The tour guide gave us well over an hour to explore the museum. I split my time between taking photos of most of the building interiors and getting my drone in the air for a lot of aerial shots. Sadly, the third zone of the museum had been damaged by a recent storm, which was the village I wanted to see the most. It’s where they have the old blackhouses which you can also see on the Isle of Lewis and Harris.
Lindores Abbey Distillery
Our final activity on the tour was not a usual stop. Or rather, the Highland Fling always stops at a distillery, but the usual distillery wasn’t available, so we got to visit another one which was super special. Especially as it was at the birthplace of whisky as we know it way back in 1494! A monk named Brother John Cor was commissioned by King James IV to supply the equivalent of 500 Kg of aqua vitae, the Latin words for “water of life,” which was the forerunner to whisky.
Despite having taken numerous other distillery tours around Scotland, including the Glenturret Distillery tour with Haggis Adventures, and the Talisker Distillery tour several times with various friends, I somehow learned quite a few new facts about whisky at the Lindores Abbey Distillery. Perhaps that was because the co-owner of the distillery personally gave us the tour.
Of course, most distillery tours are fairly similar, but Lindores Abbey Distillery is unique for a couple of reasons. First, it’s built next to the ruins of the 12th-century abbey, which you can wander around. And the whole distillery has a very medieval feel to it matching the abbey, which I loved.
Second, it’s one of the newest distilleries in Scotland. To be called a Scotch, or Scottish whisky, the whisky must be aged for three years and a day (that day is to account for leap years) in an oak cast in Scotland. That means a distillery must be constructed, produce a good batch, and then wait for over three years before it can deliver the first bottles. As such, it’s quite an investment to make a new distillery. Lindores Abbey was only constructed in 2017, and the first bottles were delivered in 2021.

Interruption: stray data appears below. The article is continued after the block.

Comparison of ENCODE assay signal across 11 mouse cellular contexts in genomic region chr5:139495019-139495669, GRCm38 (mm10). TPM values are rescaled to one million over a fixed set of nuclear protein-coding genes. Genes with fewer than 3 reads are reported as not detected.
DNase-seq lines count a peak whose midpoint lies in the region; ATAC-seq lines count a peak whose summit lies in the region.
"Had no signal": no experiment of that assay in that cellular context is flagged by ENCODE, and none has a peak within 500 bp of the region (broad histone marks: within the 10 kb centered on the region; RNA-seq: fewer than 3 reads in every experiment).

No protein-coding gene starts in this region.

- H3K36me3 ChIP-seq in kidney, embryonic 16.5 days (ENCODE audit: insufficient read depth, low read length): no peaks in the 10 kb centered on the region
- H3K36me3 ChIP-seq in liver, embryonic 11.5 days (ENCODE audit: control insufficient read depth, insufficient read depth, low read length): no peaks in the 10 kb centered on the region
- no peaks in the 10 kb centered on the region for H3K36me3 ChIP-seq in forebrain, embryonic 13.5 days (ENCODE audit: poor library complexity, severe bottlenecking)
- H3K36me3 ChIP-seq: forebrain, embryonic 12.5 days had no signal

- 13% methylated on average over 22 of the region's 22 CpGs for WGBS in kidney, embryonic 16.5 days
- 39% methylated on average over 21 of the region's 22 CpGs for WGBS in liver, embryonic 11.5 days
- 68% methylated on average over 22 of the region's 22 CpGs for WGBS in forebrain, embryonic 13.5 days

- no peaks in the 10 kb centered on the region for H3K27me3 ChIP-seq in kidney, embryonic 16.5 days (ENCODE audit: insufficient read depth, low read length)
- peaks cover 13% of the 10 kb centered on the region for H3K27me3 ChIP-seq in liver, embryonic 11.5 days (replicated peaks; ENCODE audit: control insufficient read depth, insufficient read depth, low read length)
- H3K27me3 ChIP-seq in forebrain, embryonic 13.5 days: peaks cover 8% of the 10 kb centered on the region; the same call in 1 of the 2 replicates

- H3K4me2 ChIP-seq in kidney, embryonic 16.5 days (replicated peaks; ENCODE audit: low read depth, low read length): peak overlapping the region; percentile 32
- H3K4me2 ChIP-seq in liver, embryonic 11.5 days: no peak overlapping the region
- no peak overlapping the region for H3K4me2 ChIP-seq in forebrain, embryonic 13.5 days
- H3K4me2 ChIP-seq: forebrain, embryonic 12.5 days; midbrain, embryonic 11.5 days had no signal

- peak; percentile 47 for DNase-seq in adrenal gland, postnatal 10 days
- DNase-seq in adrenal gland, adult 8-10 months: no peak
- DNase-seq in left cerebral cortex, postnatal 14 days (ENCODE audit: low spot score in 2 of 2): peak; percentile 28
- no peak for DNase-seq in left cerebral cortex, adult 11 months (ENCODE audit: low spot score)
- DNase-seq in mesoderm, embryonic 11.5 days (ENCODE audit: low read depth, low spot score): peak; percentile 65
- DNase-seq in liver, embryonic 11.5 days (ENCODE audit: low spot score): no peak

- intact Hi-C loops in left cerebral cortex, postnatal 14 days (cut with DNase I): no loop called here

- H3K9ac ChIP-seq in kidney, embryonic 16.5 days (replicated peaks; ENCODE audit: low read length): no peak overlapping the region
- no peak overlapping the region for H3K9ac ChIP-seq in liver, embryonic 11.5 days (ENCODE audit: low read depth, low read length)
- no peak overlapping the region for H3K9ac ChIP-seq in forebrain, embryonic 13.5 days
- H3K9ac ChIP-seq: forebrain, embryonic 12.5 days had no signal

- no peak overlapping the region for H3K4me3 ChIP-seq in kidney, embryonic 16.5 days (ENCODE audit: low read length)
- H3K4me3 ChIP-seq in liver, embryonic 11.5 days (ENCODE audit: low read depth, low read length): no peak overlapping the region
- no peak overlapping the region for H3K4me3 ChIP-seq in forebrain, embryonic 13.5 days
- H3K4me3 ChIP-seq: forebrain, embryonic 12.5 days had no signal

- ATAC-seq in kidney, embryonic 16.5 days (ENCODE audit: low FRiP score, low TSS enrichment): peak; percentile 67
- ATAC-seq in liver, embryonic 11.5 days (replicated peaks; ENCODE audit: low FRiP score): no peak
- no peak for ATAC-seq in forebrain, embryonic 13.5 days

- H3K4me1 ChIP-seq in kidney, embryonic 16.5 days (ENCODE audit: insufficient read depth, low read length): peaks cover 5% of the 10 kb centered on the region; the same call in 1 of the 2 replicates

Book a Highland Tour from Edinburgh with Haggis Adventures
Haggis Adventures works with their sister company Highland Explorer Tours. At the time of this writing, many of the tours are combined on the same bus. The tours run year-round, and there are some special occasion tours, such as Up Helly Aa and a puffin tour, as well as festivities like the Edinburgh Fringe and Hogmanay.
The Haggis Adventures tag line is “Wild and Sexy”, and Highland Explorers is “Passionate About Discovery”. Haggis clients tend to run to the top of mountains and sleep in hostels, while Highland Explorer clients tend to take photos of the mountains and stay at B&Bs.
It was quite funny that my mom, Vanesa and me were three of the only four passengers booked on with Haggis Adventures, while the rest paid for Highland Explorers. As I was taking photos and drone shots of the tour, the company brought out their “Wild and Sexy” tour bus, and the older ladies on the tour got excited about taking photos of it to send to their kids.
Hours, schedules and pricing do tend to change now and then. Make sure to check the Haggis Adventures website for current information, or book directly with GetYourGuide if you feel like giving me a small commission (at no additional cost to yourself) for your tour.
For more information about Edinburgh and Scotland, make sure to check out the rest of my Scotland articles.
This post may contain affiliate links. These links help give me the wherewithal to continue traveling at no additional cost to you. For more information, click here.